Broom & Mop

I was explaining to Tony earlier this month the difference between insoluble and soluble fibers.  I used a broom and mop analogy.  Here's hoping it helps you too understand the difference!

In order to have a clean floor, you need a broom and a mop.

Image source here.

First, we need a broom (also known as (aka) insoluble fiber).  This cleaning device is thick and husky. With it's thick bristles, it is able to clean up the floor (aka gut) by removing mass amounts of dirt (bacteria, toxins, undigested food, metabolic wastes, etc).  Brooms include husky grains (whole wheat, bran, rye, etc), greens, fibrous veggies (almost all veggies have this, but especially celery, corn, sweet potatoes with peels left on, fruits with peels left on), and seeds.

Next, we pull out the mop (aka soluble fiber) to finish the job. You can't truly clean up the floor without a good mopping! The mop is wet and soft, and as a result, gently passes over the floor (aka gut) cleaning up the last remaining dirt. Due to it's moisture, it is also able to trap other more complicated particles that the broom missed, such as excess cholesterol. While the mop is on the floor (aka in the gut), it also helps to slow blood sugar absorption. Mops include beans, legumes, bananas, nuts/nut butters, apples, carrots, and oranges.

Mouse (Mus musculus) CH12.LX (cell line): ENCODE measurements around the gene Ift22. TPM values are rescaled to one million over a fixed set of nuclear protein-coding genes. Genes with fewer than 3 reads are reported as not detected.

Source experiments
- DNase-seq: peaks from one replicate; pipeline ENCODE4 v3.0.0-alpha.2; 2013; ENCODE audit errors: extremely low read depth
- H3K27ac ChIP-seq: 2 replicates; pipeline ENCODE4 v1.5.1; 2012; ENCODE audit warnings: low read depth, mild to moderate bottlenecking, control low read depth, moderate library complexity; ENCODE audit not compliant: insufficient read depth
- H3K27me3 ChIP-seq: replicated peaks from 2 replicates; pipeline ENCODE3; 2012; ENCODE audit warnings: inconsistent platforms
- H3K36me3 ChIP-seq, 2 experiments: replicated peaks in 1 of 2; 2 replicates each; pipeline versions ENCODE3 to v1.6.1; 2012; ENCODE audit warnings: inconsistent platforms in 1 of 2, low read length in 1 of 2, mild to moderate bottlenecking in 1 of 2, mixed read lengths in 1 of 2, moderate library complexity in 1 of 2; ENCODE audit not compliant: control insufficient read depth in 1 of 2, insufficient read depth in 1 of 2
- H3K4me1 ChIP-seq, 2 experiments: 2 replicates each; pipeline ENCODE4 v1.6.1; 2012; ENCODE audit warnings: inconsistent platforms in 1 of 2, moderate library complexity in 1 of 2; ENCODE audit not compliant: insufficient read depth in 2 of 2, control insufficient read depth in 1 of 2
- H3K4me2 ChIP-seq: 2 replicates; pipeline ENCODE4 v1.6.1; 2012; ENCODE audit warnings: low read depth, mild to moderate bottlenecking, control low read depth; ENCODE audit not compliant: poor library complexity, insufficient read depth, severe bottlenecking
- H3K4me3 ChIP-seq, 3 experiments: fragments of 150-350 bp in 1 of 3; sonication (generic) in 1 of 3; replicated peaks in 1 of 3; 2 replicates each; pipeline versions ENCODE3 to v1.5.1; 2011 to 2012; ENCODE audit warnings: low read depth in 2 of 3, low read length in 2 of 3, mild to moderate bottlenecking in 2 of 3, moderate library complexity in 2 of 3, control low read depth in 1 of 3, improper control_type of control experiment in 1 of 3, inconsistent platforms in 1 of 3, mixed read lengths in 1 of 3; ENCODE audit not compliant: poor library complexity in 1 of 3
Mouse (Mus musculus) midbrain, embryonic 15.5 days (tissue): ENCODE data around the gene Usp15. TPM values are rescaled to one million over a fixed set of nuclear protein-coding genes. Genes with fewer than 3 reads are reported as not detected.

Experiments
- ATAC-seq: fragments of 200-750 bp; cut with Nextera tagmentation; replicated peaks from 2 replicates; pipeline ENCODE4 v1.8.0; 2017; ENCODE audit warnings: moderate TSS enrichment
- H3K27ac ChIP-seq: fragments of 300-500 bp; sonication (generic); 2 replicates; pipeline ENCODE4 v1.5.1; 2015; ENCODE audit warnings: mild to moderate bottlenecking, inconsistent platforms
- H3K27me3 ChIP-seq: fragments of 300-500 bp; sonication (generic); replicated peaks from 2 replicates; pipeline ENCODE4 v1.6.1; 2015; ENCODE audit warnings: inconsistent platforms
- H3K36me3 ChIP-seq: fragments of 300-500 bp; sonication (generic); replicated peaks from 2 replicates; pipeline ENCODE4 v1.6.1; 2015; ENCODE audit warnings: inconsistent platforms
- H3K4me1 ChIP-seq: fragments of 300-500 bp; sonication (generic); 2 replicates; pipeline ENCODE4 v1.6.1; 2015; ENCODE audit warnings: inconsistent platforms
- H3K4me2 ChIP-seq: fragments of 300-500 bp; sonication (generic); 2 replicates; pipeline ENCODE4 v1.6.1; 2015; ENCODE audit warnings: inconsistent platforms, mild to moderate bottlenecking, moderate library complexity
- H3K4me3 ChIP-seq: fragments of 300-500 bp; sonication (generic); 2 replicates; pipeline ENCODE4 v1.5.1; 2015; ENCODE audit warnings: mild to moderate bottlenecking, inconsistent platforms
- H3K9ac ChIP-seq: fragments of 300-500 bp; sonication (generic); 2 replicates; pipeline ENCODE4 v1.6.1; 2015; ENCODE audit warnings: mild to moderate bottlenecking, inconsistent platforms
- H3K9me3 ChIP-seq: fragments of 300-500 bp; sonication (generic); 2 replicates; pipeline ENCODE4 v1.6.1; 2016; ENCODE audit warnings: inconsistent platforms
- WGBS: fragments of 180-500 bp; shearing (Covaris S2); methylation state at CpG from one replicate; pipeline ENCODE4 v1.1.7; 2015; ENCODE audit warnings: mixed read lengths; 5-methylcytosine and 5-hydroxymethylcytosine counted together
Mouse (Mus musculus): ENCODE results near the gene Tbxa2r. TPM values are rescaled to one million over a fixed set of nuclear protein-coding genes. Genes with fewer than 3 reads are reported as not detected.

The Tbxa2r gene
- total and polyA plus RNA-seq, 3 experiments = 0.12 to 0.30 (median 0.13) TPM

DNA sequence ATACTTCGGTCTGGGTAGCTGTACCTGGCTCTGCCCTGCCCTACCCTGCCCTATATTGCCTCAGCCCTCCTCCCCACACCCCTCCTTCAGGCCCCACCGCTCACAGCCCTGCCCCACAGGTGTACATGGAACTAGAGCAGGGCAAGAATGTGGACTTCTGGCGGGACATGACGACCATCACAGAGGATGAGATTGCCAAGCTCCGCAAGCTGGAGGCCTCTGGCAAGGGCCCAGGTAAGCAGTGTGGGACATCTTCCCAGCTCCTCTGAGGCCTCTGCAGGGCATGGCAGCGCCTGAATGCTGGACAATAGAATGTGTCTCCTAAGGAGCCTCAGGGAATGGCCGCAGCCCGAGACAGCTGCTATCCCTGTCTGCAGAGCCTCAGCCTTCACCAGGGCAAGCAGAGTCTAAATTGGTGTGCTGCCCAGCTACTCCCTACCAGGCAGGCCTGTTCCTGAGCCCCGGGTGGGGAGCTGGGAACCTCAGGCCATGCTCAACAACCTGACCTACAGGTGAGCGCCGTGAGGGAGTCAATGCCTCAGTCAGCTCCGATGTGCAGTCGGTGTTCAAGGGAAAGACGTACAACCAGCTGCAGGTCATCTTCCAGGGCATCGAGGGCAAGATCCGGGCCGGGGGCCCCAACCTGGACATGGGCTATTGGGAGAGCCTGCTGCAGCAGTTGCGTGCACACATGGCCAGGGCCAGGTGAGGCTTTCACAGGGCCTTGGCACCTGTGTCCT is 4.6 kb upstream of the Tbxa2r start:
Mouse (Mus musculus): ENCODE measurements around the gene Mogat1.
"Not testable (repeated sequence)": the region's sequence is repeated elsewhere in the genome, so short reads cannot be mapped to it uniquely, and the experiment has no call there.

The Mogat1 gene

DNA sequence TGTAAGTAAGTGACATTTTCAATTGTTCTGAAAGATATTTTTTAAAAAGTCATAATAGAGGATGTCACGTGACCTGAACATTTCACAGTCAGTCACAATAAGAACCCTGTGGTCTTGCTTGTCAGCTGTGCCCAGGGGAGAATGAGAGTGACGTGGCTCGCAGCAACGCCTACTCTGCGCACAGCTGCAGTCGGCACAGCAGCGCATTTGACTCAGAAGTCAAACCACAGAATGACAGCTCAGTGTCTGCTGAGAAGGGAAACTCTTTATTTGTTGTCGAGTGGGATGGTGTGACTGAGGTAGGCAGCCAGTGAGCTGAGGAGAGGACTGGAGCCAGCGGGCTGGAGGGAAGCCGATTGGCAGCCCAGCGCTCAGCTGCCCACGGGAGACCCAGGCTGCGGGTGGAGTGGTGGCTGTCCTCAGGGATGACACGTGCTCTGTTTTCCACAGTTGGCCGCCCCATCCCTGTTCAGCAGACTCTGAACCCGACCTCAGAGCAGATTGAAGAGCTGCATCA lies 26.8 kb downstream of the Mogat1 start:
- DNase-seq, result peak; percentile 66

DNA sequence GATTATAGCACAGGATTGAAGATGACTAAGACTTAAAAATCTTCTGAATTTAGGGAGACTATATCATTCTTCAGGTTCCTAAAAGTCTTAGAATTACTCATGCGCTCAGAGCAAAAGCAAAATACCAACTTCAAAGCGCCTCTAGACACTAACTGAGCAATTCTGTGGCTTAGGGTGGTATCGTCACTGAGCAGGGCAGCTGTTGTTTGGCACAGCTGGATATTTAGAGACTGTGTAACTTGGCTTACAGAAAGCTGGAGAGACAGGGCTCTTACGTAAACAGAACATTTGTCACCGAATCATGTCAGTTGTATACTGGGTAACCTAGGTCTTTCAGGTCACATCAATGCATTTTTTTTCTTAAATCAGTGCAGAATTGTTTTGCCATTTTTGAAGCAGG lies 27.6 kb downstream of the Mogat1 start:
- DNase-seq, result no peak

Lastly, in order to use the mop, you need a mop bucket, full of water.  That's right: the cleanest floors are those that are also well-hydrated.

There you have it: every clean floor needs both a broom and a mop (and a bucket of water). The diet needs all three to get the job done. Luckily, some foods have both soluble and insoluble: oats, flax seeds, and apples (to name a few). Hmm, how about some oatmeal (oats plus water) with diced apple and ground flax seed on top?

1 comment:

  1. Wonderful analogy - I shall use it ;)



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